It’s been raining steadily for the last few days and most trees have lost their leaves. But not all. The linden tree at the end of the lawn was radiant one day last week, just before the rain began to fall.
Colour remains, but you have to look more closely to find it. The hydrangea bushes by the front door don’t shout like the linden tree; instead they glow, softly pink.
Carpeting the ground at the feet of the hydrangea are the brilliant red leaves of Persicaria bistorta ‘Superba.’
More subtle are the colours of the Siberian cypress (Microbiota decussata), a wonderful evergreen that grows well in filtered shade.
The older leathery leaves of Bergenia cordifolia are an intense red, in sharp contrast to newer green leaves and to the Italian parsley running wild in the planter box beside it.
Ornamental grasses come into their own in autumn. I’ve used three of them around The Aqueduct. Most colourful now is the switchgrass ( Panicum virgatum ‘Shenandoah.’)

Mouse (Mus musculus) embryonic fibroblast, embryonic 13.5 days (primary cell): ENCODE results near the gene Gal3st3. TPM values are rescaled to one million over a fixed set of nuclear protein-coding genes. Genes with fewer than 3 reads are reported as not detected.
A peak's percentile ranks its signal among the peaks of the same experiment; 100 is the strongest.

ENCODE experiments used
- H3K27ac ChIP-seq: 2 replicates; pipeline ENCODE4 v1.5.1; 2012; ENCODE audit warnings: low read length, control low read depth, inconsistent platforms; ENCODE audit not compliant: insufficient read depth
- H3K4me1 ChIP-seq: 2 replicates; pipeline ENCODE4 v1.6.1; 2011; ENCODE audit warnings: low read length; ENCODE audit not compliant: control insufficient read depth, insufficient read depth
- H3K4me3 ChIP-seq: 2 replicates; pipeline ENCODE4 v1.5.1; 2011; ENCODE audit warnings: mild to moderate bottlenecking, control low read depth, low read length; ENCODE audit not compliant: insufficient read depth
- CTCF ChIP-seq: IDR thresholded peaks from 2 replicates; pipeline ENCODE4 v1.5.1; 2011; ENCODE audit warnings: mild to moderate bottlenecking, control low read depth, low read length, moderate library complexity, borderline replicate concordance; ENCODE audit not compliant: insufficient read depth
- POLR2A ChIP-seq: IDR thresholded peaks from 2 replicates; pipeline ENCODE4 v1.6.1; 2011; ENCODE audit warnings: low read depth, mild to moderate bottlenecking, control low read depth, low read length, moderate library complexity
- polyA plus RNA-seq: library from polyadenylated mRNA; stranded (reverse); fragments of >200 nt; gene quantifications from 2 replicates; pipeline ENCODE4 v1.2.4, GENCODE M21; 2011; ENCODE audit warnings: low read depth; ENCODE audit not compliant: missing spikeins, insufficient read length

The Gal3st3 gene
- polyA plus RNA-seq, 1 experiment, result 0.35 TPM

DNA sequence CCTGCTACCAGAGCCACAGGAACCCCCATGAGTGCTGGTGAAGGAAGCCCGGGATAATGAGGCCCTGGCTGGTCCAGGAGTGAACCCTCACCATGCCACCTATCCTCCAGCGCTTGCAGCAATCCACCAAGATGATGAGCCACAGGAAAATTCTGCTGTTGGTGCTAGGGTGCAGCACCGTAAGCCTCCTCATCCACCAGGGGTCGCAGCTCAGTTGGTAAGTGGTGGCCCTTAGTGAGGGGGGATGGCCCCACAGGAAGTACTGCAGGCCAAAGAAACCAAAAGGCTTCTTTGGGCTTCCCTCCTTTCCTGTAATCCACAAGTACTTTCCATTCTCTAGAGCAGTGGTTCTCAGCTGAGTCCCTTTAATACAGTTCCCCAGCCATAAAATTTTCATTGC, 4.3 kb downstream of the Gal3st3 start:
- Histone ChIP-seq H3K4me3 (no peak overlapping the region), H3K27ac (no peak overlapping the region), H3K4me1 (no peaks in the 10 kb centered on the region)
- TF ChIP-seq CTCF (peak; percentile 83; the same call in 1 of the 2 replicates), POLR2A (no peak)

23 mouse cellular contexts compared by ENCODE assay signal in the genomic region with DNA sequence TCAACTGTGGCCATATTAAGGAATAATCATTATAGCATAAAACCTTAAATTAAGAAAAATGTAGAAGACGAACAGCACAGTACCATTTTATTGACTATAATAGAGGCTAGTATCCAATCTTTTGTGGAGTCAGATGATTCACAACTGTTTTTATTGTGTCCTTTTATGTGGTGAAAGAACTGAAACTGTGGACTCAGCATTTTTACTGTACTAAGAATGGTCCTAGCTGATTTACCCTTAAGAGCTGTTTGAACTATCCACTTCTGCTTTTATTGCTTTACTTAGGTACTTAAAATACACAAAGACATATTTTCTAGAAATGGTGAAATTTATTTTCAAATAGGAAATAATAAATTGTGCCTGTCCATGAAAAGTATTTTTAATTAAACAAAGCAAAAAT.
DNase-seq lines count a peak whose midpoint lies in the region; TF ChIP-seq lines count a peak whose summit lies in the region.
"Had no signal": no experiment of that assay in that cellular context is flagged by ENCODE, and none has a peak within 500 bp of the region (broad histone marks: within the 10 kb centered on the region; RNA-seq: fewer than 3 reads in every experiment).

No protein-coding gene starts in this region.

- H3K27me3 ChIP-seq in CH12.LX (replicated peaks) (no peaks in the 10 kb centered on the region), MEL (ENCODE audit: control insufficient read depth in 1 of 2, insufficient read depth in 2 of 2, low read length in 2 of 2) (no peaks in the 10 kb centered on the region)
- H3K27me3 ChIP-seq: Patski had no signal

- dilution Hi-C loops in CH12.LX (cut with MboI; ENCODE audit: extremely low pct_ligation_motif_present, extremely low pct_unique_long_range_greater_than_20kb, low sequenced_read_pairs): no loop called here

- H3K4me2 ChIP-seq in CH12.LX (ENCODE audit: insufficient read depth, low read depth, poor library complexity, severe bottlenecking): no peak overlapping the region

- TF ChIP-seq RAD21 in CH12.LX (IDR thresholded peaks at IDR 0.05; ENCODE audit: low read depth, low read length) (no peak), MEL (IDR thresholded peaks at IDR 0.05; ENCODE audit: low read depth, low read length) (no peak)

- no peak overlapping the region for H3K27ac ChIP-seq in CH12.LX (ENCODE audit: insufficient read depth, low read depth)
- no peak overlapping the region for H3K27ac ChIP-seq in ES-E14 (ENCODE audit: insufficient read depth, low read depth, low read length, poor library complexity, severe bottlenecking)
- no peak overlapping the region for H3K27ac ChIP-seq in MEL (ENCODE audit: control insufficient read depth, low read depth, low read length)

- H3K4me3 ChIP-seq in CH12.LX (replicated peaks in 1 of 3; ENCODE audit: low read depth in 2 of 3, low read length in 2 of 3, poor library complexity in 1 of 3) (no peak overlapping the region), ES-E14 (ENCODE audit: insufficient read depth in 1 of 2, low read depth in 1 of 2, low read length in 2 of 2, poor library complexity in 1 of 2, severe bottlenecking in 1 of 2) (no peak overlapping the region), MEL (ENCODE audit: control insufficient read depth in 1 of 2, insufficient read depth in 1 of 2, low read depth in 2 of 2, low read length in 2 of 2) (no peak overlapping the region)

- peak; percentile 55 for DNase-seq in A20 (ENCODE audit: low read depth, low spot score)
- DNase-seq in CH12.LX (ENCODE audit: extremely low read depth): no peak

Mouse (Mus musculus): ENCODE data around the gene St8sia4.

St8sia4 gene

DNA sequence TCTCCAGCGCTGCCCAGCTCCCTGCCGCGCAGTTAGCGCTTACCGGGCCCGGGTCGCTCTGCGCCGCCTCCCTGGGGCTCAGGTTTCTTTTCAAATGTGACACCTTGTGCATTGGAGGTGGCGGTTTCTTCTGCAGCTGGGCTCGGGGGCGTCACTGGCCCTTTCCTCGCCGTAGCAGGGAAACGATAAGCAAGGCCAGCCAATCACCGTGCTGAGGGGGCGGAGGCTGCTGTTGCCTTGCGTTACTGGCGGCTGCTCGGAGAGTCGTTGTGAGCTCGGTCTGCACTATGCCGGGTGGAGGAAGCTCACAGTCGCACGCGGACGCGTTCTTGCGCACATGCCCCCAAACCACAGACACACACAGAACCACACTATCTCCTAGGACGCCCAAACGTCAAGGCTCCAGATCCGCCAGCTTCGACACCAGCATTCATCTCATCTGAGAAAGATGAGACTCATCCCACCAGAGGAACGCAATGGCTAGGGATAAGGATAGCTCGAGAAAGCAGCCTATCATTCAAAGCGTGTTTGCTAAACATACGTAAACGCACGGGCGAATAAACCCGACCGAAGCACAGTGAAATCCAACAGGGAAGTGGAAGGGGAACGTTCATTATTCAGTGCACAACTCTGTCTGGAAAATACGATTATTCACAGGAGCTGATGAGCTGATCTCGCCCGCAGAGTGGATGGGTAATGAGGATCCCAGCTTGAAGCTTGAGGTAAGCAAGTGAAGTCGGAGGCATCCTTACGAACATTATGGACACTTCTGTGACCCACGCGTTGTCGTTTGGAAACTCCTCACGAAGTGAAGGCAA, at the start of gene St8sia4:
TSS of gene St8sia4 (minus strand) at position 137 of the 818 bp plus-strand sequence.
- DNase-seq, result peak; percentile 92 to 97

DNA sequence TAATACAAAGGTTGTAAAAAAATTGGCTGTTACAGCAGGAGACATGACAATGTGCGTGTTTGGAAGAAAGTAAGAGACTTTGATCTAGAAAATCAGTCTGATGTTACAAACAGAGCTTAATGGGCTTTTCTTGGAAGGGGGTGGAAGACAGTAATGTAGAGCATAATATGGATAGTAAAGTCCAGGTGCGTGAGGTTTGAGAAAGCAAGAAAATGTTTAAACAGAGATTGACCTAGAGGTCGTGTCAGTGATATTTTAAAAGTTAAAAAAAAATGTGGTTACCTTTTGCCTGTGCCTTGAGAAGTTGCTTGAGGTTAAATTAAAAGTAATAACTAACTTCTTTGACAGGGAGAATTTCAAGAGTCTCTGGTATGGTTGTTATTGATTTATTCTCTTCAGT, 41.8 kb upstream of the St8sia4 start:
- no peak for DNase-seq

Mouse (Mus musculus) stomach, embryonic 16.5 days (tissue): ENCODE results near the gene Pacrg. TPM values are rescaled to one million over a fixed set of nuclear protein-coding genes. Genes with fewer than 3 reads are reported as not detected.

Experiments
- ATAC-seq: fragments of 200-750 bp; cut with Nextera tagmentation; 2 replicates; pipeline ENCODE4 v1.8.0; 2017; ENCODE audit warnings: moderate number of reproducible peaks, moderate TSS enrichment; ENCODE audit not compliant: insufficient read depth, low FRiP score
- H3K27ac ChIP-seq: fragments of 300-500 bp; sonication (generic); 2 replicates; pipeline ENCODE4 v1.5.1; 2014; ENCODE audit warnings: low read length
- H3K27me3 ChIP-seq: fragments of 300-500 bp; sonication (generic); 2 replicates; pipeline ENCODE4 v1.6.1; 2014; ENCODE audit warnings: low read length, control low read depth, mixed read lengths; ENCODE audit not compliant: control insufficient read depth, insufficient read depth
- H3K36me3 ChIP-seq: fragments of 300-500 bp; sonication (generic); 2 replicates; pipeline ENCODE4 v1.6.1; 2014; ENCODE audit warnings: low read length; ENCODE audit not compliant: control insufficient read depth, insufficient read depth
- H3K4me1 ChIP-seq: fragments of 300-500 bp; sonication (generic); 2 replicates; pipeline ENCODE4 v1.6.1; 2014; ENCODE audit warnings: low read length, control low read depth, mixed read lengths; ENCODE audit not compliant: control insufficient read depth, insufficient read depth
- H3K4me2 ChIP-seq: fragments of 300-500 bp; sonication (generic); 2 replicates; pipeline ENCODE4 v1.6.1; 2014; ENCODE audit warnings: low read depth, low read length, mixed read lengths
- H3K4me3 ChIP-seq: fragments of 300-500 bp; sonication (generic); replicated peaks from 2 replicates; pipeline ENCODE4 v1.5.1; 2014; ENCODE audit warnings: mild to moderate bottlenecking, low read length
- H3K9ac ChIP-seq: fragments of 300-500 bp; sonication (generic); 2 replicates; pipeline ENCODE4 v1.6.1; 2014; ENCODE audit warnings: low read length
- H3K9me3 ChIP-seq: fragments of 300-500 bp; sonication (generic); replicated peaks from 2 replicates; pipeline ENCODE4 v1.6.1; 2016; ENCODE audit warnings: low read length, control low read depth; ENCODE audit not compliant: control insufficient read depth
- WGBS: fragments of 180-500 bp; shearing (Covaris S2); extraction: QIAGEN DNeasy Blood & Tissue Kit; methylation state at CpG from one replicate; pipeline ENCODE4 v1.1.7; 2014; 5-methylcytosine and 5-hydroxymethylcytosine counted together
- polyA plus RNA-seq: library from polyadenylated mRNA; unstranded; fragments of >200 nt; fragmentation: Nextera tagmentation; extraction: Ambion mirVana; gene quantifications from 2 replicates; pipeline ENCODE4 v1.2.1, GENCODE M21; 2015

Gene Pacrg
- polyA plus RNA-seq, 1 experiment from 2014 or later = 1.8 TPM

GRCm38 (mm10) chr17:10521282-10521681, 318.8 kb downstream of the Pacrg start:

The plumes of Korean feather reed grass (Calamagrostis brachytricha) are fading from silvery-pink to creamy white. This stately grass isn’t as strongly upright as Calamagrostis ‘Karl Foerster’ but I like its relaxed look.
Prairie dropseed (Sporabolus heterolopsis) grows slowly here in Quebec, but I’m prepared to give it time in order to see here what I saw at Le jardin plume in Normandy: a mass of golden-orange hues that shone so brightly in the sunshine that I couldn’t believe what I was seeing. The colour on the plants at Glen Villa are beginning to show, toning in beautifully with the rusty steel plate that provides a backdrop.
Along with the ornamental grasses, sedum planted atop the gabion wall adds colour to The Aqueduct. I used three types, S. rupestre ‘Angelina,’ S. reflexum ‘Blue Spruce,’ and S. spurium ‘Red Carpet.’ The contrast between them provides colour from spring to fall.
Near the front door the tiny ribbon-like flowers of American witch hazel (Hamamelis virginiana) form a yellowy haze.
Gorgeous colour abounds. Thankfully. Because what comes next is snow, a very cold blanket of white.